David Jacks from Simon Fraser University in Vancouver and the Massachusetts-based National Bureau of Economic Research has a new paper out called From Boom to Bust which looks at real commodity prices on a very long time horizon.
The paper considers the evidence on real commodity prices over 160 years for 30 commodities representing $7.89 trillion worth of production in 2011.
The study finds that both energy and non-energy commodities have been on the rise – albeit modestly in many instances – from at least 1950 in real terms.
Applying weights drawn from the value of production in 2011 real commodity prices have increased by 252.41% from 1900, 191.77% from 1950, and 46.23% from 1975.
This suggest “the conventional wisdom on long-run trends in real commodity prices may be unduly ‘pessimistic’about their prospects for future appreciation or unduly swayed by events either in the very distant or very recent past.”
That’s the long term good news.
In the short and medium term things are less rosy.
Jacks’ research suggests that apart from these long term trends commodity prices are subject to medium-run or super-cycles that span from 10 – 35 year and short-term boom and bust episodes.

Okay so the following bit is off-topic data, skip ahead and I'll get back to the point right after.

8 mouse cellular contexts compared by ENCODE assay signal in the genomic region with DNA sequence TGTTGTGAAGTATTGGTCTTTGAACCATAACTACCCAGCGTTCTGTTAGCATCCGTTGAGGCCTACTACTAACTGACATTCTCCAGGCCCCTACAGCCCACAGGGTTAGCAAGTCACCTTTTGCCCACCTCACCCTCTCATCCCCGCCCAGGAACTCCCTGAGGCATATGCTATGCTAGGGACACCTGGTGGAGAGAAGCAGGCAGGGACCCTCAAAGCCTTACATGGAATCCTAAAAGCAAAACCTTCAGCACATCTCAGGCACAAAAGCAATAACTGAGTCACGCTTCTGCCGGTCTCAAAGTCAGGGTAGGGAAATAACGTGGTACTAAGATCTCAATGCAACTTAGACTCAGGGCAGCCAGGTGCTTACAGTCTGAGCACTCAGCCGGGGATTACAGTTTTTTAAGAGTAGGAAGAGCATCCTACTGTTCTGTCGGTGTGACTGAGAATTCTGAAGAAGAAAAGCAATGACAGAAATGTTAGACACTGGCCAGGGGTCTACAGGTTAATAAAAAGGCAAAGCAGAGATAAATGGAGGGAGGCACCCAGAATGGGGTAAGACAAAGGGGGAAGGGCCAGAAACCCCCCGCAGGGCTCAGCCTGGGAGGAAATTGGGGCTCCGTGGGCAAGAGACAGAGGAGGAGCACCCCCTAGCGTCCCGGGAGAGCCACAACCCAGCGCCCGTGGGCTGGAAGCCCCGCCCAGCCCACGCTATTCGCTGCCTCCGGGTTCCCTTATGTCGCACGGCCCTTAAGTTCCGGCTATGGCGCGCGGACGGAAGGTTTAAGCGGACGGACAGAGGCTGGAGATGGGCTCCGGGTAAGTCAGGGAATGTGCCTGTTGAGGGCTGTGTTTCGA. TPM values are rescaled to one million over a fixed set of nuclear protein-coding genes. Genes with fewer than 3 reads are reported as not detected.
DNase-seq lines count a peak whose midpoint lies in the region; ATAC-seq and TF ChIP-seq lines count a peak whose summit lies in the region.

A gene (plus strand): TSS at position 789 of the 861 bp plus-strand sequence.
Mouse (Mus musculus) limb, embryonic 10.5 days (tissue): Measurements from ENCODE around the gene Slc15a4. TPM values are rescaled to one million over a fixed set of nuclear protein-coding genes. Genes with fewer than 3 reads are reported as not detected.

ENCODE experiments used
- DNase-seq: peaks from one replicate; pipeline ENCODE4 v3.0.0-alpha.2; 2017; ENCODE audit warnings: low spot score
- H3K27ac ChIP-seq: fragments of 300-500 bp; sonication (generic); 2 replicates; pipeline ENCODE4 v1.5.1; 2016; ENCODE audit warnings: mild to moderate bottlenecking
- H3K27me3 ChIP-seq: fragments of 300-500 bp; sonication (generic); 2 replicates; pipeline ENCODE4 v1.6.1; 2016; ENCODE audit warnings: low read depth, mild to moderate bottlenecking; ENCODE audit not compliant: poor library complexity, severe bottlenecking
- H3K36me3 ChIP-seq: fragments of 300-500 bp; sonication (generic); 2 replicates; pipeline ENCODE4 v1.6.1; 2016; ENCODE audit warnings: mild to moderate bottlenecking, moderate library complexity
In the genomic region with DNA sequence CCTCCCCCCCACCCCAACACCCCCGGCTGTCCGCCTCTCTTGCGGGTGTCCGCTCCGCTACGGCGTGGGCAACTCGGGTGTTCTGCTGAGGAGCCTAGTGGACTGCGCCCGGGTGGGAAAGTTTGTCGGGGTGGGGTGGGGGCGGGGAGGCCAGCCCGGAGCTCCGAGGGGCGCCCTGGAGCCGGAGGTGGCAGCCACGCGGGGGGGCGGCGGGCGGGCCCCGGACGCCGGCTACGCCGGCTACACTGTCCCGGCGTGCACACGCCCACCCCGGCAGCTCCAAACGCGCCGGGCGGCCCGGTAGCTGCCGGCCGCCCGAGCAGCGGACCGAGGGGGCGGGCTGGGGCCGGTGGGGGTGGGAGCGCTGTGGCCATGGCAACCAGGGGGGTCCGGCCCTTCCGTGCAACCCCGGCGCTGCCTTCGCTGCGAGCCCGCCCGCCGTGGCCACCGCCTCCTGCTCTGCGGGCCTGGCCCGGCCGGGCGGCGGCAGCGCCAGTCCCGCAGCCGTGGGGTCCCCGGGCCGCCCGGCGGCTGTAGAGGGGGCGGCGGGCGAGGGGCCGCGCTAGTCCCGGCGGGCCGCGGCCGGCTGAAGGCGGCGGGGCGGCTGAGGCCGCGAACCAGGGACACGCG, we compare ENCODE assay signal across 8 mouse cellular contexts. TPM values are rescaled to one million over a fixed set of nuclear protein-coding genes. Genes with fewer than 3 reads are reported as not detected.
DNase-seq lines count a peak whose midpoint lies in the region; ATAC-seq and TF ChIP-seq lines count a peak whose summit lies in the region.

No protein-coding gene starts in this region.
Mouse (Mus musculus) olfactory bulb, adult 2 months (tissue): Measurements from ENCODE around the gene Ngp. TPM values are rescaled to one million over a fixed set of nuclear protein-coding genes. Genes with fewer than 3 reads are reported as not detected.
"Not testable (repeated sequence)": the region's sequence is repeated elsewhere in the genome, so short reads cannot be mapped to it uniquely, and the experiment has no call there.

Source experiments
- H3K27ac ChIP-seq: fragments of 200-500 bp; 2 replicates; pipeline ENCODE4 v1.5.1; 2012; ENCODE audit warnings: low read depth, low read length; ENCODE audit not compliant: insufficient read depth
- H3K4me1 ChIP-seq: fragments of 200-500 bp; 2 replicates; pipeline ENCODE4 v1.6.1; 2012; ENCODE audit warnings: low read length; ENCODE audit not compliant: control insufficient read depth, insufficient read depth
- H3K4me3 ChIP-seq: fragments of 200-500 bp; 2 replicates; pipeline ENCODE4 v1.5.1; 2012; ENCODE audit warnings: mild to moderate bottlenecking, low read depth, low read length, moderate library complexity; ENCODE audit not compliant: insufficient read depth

The study says these boom and bust episodes which tend to lower economic growth are historically pervasive and have become more intense over time as anyone who’s been following the mining and metals industries for the last few years can attest to.
Inasmuch as it is possible to have a certainty in economic predictions, increasing volatility in the future is probably it, the study suggests.
Medium term trends or supercycles happen in response to periods of rapid industrialization and growth which bring with it rising demand and supply constraints – most vividly illustrated by China’s recent past.
Jacks identifies three earlier supercycles: one occurred from 1890, peaking around 1910 and ending in the 1930s; one than that peaked in the 1950s and another that reached a high point in 1970s that had fizzled out by the 1990s.
The current supercycle starting in the late 1990s is a slightly special case as “much of the recent appreciation of real commodity prices simply represents a recovery from their multi-year — and in some instances, multi-decade — nadir around the year 2000,” Jacks finds.
Here’s the bad news however: the “latest set of super-cycles are likely at their peak” and “nearing the beginning of the end of above-trend real commodity prices.”
Click here to download the paper.